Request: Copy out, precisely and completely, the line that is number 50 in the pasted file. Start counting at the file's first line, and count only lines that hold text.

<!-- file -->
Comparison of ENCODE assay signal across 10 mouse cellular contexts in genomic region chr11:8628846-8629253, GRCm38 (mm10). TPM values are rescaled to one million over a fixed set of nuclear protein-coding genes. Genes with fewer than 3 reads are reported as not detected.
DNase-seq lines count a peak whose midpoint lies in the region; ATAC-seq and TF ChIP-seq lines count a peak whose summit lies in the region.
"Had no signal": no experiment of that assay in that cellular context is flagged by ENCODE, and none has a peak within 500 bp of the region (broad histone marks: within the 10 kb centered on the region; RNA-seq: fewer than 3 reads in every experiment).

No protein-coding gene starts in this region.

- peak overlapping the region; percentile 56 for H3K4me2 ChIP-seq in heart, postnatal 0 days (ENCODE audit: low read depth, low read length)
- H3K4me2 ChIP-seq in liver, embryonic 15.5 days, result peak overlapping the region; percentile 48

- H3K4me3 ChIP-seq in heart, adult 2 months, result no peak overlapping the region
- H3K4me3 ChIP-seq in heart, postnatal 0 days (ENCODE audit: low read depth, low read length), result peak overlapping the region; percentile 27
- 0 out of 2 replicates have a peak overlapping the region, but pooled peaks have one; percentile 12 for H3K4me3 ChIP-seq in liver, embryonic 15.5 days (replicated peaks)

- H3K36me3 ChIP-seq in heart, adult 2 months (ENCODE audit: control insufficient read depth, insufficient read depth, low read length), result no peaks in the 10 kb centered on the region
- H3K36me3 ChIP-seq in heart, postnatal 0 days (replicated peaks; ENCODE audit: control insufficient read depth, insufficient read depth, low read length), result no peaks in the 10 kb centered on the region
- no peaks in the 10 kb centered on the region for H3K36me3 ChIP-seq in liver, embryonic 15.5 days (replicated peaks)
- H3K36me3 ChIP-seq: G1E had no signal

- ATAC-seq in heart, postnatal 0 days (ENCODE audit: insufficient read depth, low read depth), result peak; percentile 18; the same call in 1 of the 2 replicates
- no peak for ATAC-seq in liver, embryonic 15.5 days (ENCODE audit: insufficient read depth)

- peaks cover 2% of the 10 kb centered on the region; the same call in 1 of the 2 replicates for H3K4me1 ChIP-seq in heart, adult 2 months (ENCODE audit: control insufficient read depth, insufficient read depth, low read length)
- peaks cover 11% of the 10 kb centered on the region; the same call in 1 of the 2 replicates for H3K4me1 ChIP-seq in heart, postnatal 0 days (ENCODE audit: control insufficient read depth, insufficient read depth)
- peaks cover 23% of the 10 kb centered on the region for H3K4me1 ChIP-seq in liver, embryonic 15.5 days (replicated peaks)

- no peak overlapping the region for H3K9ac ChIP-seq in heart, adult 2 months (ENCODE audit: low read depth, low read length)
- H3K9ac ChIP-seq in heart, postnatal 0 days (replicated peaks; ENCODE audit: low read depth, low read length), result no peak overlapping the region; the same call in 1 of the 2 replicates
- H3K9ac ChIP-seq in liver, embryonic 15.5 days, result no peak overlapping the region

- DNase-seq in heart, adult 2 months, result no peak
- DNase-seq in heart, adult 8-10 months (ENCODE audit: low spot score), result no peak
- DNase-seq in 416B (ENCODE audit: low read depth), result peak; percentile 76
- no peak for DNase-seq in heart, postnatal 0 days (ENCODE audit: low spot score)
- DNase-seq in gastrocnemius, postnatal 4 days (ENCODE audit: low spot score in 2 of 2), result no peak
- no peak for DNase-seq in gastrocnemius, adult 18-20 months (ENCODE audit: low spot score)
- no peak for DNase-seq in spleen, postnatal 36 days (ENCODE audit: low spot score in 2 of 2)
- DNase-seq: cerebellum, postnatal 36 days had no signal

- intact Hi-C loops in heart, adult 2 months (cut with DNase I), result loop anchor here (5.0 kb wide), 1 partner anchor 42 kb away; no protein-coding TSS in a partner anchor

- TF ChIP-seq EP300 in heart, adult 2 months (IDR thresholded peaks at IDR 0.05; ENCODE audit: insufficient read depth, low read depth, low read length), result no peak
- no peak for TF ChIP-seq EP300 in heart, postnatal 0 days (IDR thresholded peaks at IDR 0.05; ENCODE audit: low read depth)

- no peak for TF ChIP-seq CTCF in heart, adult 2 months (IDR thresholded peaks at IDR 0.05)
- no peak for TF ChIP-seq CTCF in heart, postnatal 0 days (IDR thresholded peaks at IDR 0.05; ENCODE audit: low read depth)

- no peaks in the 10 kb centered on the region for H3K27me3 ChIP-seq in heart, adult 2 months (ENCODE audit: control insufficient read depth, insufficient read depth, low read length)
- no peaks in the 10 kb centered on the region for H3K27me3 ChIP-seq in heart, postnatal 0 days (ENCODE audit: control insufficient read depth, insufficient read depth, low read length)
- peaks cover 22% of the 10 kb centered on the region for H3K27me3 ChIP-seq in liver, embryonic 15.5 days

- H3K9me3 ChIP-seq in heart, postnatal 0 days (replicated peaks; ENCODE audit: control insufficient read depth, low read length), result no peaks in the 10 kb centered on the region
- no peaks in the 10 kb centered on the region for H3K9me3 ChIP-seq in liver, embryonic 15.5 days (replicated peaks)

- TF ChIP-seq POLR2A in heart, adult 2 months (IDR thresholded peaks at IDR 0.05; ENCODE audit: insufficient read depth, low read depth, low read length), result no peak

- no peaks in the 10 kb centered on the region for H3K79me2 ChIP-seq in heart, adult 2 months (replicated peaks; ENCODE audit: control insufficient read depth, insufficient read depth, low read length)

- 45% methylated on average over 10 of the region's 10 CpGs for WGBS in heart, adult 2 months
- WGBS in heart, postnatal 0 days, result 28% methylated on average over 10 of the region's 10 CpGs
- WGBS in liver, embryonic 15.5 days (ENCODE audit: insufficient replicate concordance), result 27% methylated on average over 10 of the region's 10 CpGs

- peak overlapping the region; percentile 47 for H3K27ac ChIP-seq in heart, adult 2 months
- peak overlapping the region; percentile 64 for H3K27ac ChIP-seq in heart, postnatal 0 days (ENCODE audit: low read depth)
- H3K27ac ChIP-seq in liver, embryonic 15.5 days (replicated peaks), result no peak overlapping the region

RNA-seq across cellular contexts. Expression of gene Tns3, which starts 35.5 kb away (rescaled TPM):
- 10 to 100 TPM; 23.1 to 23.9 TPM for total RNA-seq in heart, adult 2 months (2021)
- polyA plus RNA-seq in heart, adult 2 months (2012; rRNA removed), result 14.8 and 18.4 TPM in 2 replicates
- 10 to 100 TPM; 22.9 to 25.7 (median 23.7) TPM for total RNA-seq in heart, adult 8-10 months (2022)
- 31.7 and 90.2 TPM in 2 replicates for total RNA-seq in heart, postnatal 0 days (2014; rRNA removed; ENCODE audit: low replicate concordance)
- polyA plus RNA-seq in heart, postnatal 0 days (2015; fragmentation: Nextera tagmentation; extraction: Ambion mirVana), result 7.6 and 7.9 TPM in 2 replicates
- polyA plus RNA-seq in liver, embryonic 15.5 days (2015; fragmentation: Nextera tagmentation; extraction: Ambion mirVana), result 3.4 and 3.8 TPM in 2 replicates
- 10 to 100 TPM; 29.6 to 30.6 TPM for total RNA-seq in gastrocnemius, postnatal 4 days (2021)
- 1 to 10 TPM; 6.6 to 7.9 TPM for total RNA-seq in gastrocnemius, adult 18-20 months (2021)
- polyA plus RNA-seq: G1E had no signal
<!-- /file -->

- polyA plus RNA-seq in heart, adult 2 months (2012; rRNA removed), result 14.8 and 18.4 TPM in 2 replicates